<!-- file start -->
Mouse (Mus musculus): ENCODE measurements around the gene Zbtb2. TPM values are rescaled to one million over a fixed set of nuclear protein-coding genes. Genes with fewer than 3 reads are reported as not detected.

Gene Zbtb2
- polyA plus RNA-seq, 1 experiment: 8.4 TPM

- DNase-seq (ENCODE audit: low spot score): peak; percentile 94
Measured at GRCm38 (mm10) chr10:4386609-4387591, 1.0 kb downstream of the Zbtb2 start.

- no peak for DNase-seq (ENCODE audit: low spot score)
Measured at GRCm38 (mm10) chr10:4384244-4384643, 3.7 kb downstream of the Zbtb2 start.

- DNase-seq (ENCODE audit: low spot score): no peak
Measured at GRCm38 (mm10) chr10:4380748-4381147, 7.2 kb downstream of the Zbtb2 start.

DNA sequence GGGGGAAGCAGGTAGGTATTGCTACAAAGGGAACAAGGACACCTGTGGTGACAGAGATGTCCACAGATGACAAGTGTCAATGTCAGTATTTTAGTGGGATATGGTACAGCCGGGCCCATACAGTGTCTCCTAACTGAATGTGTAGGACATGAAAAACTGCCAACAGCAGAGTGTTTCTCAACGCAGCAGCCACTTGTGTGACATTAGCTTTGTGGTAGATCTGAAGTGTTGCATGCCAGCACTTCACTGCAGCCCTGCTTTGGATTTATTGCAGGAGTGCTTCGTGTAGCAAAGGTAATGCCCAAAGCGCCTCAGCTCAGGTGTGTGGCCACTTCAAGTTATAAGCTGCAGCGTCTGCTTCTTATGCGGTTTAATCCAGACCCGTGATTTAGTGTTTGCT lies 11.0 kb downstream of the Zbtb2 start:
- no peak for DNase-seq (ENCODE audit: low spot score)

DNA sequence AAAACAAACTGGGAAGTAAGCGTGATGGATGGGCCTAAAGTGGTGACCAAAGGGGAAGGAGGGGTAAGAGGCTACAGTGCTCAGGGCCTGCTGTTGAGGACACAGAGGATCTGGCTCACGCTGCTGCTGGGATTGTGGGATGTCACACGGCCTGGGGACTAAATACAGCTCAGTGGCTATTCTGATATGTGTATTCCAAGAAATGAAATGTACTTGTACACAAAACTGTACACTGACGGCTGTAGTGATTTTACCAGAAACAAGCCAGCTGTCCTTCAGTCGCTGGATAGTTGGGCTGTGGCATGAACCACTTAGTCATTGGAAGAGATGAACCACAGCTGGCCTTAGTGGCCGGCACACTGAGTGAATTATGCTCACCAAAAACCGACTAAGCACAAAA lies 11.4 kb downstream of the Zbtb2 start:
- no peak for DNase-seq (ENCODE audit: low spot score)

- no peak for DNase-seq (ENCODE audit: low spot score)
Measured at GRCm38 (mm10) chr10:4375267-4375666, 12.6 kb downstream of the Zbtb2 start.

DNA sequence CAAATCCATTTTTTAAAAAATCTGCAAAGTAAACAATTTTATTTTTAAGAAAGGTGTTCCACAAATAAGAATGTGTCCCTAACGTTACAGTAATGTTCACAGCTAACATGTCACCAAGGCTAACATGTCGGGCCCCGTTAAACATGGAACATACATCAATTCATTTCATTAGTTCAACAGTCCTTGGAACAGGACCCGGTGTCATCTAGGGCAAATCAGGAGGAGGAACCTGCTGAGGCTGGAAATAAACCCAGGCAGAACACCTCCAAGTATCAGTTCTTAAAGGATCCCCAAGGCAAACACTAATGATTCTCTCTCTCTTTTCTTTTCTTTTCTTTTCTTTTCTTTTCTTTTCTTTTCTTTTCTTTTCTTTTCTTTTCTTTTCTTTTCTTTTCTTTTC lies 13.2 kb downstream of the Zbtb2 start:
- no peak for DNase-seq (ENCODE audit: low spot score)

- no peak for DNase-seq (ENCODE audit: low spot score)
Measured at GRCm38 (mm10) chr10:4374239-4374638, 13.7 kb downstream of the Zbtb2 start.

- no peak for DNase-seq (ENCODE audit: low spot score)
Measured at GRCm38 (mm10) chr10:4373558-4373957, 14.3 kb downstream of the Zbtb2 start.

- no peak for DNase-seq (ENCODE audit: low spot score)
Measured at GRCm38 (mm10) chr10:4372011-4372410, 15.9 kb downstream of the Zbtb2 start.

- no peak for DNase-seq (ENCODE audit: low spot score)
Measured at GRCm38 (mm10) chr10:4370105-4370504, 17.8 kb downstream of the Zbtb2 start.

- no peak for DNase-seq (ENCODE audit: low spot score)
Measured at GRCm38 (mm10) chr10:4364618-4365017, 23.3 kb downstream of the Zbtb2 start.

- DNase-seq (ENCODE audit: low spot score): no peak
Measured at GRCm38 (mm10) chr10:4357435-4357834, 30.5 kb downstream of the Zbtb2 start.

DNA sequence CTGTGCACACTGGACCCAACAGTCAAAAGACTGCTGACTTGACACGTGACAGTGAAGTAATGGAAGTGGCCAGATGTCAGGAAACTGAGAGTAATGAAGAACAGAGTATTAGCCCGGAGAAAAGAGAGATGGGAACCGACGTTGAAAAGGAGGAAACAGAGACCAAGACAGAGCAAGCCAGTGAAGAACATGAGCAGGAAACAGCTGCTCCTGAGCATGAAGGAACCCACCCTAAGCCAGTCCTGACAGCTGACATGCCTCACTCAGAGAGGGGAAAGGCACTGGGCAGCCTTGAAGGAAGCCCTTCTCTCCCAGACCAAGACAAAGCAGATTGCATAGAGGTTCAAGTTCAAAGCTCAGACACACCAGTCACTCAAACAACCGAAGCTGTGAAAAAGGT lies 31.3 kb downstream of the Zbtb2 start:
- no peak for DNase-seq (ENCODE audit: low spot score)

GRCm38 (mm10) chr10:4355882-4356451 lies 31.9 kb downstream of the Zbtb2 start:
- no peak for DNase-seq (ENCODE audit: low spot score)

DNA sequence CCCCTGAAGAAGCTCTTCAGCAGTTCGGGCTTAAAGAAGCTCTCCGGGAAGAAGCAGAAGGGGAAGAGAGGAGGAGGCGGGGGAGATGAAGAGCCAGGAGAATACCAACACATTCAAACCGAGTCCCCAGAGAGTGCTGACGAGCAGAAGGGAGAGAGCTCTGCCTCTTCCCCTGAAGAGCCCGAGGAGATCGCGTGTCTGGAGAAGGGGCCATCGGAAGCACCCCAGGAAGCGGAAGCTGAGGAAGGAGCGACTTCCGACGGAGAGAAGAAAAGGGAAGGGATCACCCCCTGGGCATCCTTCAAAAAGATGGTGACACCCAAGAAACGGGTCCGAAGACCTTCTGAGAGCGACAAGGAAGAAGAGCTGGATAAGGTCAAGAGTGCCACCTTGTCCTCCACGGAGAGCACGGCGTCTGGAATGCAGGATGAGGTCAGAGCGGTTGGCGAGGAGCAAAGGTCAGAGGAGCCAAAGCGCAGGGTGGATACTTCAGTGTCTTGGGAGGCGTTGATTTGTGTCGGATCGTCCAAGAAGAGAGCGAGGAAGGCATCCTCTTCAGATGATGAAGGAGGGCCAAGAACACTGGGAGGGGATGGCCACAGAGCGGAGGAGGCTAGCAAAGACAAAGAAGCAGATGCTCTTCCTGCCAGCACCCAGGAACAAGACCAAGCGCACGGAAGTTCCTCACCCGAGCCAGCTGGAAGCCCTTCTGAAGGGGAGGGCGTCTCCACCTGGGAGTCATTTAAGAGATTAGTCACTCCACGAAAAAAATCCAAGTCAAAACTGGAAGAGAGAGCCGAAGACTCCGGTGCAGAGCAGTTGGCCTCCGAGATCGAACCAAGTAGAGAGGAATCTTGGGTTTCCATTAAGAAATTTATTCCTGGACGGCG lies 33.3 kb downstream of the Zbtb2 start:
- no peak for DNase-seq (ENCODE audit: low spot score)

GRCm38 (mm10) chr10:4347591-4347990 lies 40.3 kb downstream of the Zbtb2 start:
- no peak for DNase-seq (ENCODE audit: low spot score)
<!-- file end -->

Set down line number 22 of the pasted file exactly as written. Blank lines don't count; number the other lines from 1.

- no peak for DNase-seq (ENCODE audit: low spot score)